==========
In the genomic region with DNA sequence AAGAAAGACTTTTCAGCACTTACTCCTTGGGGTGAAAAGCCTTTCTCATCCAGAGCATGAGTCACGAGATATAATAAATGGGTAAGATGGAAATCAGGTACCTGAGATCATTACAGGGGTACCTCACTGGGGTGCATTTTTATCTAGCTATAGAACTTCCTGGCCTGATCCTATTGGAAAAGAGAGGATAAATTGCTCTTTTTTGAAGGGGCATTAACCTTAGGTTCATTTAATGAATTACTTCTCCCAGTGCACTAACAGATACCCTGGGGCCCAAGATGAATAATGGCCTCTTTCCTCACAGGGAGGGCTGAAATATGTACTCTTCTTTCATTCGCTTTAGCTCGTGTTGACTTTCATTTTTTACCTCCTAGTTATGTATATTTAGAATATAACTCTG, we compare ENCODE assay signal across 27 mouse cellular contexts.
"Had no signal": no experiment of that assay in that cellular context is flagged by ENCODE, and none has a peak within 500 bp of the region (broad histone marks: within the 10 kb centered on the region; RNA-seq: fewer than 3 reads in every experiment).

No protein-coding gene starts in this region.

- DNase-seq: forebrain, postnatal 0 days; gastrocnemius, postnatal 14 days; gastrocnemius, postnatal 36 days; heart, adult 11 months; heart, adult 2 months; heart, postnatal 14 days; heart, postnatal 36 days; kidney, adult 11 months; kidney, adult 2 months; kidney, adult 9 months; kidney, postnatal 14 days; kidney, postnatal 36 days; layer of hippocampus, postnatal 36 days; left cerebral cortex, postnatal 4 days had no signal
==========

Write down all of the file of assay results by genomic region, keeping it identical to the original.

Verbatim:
In the genomic region with DNA sequence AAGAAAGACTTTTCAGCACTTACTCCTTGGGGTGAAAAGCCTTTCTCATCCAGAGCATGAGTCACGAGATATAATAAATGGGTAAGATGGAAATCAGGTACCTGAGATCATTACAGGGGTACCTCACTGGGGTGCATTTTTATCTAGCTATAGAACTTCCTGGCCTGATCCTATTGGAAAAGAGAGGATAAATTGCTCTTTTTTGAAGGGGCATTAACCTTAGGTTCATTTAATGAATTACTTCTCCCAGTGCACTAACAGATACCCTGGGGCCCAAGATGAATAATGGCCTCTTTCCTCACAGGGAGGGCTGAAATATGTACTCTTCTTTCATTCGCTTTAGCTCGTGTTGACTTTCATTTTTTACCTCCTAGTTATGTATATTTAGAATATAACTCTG, we compare ENCODE assay signal across 27 mouse cellular contexts.
"Had no signal": no experiment of that assay in that cellular context is flagged by ENCODE, and none has a peak within 500 bp of the region (broad histone marks: within the 10 kb centered on the region; RNA-seq: fewer than 3 reads in every experiment).

No protein-coding gene starts in this region.

- DNase-seq: forebrain, postnatal 0 days; gastrocnemius, postnatal 14 days; gastrocnemius, postnatal 36 days; heart, adult 11 months; heart, adult 2 months; heart, postnatal 14 days; heart, postnatal 36 days; kidney, adult 11 months; kidney, adult 2 months; kidney, adult 9 months; kidney, postnatal 14 days; kidney, postnatal 36 days; layer of hippocampus, postnatal 36 days; left cerebral cortex, postnatal 4 days had no signal